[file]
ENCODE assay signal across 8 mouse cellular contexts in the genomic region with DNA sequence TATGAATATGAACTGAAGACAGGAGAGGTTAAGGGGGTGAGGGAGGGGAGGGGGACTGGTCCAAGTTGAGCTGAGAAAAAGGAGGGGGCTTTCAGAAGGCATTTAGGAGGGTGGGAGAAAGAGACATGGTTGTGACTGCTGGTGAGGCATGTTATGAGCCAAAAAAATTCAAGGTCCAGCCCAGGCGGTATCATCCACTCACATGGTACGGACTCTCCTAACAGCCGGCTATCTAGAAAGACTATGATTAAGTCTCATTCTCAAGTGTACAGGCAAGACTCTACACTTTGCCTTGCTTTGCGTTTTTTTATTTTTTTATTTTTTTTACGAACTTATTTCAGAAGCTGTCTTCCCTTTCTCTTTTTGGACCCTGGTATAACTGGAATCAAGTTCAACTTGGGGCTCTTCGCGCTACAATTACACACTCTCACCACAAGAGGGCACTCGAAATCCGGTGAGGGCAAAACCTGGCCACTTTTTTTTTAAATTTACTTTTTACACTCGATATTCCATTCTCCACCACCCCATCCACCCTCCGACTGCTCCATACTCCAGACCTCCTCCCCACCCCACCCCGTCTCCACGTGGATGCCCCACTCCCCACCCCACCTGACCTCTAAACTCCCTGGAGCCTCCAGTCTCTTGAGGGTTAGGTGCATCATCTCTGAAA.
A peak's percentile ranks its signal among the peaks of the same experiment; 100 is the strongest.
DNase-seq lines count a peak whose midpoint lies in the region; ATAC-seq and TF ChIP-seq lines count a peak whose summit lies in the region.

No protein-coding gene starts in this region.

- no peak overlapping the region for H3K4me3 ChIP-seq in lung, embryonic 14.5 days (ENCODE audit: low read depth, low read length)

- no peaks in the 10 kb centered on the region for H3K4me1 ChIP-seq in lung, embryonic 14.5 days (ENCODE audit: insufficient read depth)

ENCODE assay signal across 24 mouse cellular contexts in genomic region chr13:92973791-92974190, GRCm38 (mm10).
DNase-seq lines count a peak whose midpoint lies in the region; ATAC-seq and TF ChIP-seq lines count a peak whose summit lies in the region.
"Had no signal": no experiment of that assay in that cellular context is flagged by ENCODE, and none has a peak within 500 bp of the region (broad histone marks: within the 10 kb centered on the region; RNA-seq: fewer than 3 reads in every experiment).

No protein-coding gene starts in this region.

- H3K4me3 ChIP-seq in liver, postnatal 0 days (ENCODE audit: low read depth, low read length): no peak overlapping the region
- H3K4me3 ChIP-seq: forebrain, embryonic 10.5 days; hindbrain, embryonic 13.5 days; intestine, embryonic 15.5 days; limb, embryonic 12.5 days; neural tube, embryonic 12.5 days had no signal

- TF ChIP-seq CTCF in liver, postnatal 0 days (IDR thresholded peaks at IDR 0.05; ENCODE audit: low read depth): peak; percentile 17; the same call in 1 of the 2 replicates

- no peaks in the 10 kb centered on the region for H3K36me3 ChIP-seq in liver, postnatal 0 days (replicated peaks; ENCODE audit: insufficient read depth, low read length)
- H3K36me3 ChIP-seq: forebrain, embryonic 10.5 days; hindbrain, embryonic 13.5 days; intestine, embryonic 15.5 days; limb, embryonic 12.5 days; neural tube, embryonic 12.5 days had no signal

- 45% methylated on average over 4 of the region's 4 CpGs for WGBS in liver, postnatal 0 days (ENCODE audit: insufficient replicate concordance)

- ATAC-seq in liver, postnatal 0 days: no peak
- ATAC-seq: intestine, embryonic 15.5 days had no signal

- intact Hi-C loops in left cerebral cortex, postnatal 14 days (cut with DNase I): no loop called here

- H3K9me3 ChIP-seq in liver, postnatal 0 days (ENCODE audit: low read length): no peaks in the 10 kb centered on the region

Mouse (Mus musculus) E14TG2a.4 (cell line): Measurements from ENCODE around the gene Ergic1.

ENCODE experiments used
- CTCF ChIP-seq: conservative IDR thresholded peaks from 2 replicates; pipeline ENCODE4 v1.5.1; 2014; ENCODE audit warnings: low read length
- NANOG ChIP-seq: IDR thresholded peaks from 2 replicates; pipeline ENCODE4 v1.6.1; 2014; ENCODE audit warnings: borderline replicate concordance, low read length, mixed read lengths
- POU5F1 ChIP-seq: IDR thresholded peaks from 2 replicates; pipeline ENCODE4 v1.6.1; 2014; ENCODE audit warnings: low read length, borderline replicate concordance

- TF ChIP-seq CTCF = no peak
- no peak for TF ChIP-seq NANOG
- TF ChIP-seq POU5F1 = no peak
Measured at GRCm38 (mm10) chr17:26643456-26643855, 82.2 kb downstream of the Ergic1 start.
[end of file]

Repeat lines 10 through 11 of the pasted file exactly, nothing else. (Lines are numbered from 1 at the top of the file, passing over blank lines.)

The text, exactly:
No protein-coding gene starts in this region.

- H3K4me3 ChIP-seq in liver, postnatal 0 days (ENCODE audit: low read depth, low read length): no peak overlapping the region